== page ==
ISACKSON: Since the hearings, some of the imprisoned officers’ families say they’ve been pressured to shut up. Blanca says one night two cars followed the wife of an officer and forced her to stop.

MESSINA: A man got out and told the woman we should back off. And they told her to tell me to just leave things be.

ISACKSON: But Blanca says she won’t shut up until she's cleared her father’s name no matter what threats she faces. Amy Isackson, KPBS News.

CALDERON: Vicente Calderon, Tijuanapress.com.

PENNER: And joining me now to discuss the latest news on the war on drugs south of the border are Amy Isackson and Vicente Calderon. Welcome to you both. What fine work you do. Vicente, lets start with Julian Leyzaola, the police chief. How many police officers did he remove from the force over suspicion of corruption with drug cartels?

CALDERON: Between 140 and 150. There may be other officers who left on their own will because they thought they were being investigated. The number they got rid of in general is over 400, but between 140 and 150 are under investigation.

PENNER: Out of how large a police force?

CALDERON: About 2,300 between 2,200.

PENNER: Ok, I won’t do the math but that’s a substantial amount.

CALDERON: Its very important if you take into consideration the hierarchy of the positions they were, some of them. The second in command is among the group that is in jail because of suspicion of ties to organized crime.

PENNER: Alright we’ll talk about that. Those allegations of torture are being taken by several human rights organizations. Amy, tell us about some of the organizations. What are they doing, how did the allegations get to them in the first place?

ISACKSON: Two Baja California human rights organizations have taken up the cases by these three-dozen officers and four civilians as well, as well as a group in Mexico City. And the claims came to them because Blanca Messina, who we saw in the piece, says that she tried to go to the local authorities but her claims either fell on deaf ears or she was encouraged not to pursue them. So she went to these non-governmental organizations and they’ve taken up the cases. They filed a petition with the Inter-American Commission on Human Rights, which is one of the highest human rights courts in this western hemisphere. And the commission held a hearing about public safety and human rights and the drug war in Tijuana. They're investigating. They're particularly concerned about a practice called ‘origo’ in Mexico, which is a relatively new law that allows authorities to hold someone for 40 days, detain them while they investigate and try to get evidence against the person. They’re concerned about the conditions that these people are being held in as well. And Amnesty International also released a recent report criticizing Mexican government and civilian authorities for not investigating these human rights cases, and saying that the Mexican military has a lack of transparency in their judicial system and doesn’t have a willingness to have people investigate it.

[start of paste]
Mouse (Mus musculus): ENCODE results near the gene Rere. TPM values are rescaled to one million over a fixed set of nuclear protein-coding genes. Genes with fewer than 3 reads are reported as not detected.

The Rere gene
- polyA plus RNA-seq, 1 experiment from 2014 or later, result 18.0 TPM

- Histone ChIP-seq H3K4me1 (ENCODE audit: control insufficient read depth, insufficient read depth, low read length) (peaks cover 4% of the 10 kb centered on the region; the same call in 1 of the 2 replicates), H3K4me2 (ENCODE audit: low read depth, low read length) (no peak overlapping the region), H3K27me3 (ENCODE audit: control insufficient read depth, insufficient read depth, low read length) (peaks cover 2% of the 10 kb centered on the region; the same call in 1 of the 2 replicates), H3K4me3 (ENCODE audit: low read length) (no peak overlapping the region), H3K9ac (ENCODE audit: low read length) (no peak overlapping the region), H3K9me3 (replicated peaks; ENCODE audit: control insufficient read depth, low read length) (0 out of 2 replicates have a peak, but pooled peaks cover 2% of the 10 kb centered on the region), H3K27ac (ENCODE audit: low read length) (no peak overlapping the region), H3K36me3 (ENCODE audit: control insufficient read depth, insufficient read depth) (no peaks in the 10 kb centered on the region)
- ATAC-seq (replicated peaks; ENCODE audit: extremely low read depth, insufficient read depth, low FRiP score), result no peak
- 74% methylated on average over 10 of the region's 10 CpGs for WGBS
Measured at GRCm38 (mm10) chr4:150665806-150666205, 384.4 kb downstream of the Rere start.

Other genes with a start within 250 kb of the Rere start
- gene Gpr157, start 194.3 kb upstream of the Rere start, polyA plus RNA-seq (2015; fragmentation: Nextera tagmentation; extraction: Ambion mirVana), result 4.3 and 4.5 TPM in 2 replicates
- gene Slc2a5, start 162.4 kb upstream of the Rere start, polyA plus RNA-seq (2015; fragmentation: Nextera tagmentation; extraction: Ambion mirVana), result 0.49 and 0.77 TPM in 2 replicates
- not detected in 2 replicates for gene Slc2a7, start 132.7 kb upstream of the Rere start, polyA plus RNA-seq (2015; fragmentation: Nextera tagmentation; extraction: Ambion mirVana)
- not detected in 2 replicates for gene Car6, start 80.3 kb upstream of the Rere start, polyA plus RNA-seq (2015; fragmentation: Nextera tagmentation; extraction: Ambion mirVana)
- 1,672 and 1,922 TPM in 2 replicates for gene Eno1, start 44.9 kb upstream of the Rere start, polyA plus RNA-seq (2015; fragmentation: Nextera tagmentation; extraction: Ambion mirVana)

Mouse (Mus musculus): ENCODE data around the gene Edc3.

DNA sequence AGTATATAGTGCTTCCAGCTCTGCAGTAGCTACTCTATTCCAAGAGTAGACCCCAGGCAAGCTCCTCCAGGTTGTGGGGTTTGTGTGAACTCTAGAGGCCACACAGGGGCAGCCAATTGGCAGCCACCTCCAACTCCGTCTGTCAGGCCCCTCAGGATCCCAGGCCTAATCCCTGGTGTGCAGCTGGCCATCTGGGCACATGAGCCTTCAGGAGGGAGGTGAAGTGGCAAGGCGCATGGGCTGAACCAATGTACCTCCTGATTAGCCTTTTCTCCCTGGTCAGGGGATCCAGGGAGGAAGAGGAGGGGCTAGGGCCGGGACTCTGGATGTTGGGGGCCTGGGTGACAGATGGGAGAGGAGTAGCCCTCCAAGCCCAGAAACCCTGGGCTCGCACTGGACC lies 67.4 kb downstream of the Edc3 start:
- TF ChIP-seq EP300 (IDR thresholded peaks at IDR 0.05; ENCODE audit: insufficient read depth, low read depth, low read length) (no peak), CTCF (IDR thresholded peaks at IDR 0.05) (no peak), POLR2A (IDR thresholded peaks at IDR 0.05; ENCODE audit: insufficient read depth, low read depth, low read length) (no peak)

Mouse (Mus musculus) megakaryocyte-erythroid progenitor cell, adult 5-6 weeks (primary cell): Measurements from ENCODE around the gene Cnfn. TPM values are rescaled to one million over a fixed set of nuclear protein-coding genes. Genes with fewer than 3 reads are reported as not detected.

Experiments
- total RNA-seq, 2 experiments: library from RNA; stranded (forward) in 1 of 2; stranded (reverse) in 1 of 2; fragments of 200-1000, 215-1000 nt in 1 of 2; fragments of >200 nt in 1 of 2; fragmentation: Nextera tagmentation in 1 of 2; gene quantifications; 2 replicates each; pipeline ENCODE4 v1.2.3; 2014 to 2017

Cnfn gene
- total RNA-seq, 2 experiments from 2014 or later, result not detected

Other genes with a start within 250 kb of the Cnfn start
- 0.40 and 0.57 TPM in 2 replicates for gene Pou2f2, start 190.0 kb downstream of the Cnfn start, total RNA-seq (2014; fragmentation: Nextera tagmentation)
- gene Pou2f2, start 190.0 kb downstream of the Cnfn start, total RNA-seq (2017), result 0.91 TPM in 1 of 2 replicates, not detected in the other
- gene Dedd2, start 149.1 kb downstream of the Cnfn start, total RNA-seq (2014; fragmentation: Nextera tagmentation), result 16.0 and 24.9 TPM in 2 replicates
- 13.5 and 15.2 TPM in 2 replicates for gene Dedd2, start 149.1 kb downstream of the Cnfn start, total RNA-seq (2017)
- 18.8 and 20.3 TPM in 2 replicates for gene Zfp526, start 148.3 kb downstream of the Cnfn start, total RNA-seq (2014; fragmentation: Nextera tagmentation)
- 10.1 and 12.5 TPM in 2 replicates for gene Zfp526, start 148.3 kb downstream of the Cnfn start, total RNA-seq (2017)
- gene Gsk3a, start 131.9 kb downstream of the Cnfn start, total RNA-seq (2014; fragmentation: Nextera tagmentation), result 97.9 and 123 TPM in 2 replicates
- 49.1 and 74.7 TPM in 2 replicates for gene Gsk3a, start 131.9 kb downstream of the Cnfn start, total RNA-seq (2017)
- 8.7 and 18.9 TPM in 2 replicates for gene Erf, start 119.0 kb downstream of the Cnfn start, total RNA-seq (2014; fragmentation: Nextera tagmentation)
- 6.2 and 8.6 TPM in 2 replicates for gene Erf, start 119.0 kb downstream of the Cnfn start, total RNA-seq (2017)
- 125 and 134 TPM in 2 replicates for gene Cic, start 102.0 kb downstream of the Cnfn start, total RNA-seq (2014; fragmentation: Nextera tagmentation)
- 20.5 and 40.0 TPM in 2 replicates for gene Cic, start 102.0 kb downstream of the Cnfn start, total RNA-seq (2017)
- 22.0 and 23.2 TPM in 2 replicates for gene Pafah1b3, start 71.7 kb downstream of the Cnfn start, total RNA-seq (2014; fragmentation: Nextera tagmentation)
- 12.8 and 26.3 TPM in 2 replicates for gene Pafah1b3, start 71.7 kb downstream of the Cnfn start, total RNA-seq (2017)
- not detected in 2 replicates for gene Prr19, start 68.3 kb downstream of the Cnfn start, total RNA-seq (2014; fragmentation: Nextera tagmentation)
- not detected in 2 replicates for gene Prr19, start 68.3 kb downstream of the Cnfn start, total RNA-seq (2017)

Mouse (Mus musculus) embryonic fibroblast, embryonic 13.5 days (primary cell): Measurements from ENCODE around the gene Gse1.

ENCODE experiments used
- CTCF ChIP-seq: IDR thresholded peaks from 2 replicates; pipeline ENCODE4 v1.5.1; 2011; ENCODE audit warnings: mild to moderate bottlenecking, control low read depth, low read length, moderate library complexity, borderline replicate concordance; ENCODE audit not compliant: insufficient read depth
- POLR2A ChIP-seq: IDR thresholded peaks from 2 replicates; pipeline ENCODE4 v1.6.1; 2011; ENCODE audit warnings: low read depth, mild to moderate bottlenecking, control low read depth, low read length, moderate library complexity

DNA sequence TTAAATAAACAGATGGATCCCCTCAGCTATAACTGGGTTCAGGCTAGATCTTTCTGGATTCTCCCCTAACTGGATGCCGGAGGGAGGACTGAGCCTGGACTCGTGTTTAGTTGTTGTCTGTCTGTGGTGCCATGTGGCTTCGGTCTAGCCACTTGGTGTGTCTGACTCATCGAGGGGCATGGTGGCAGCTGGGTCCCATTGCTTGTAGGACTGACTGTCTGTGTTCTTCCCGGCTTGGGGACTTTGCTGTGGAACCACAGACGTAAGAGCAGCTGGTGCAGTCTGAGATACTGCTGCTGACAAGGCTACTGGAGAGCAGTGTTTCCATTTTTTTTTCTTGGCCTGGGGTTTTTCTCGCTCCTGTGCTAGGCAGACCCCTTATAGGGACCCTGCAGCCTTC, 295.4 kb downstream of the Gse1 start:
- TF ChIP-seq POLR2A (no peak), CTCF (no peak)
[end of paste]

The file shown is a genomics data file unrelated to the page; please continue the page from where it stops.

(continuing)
PENNER: Ok but police corruption has been a serious problem in Tijuana. And considering that, how difficult is it for the families of these officers, which have been detained or theoretically tortured, to get the attention of the public about these cases?

CALDERON: It’s very difficult because people assume immediately if it’s a cop, he much be guilty from the start. So that’s a big problem were seeing with these cases. And by now, since we have given the voice to the people who are complaining, I compare this with the Patriot Act. Do you remember the beginning of the war with Iraq?

PENNER: Sure.

CALDERON: Everybody was afraid they’d be singled out as a non-patriot because they were speaking against the war. Well this is what's happened. If you criticize the strategy of President Calderon using the military, or the way Leyzaola is doing things, you almost look like you are in favor of the drug traffickers. And this has been problematic also for the families, and that’s why they ended up on Washington.

PENNER: What about the judicial system? How has that responded to allegations of human rights abuses?

CALDERON: Not really. Even the Mexican President Calderon is basically ignoring these claims and he's basing his strategy against drug traffickers and the participation of the army helping them. I need to be very clear here. I believe that the Mexican military has been fundamental to the progress – arguable or not – the progress they are doing against drug trafficking. And that chief Leyzaola is doing things, as we saw, that many people think are unprecedented. But they way they are doing, I think needs to be looked at.

PENNER: Ok well I thank you very much Vicente Calderon, Amy Isackson.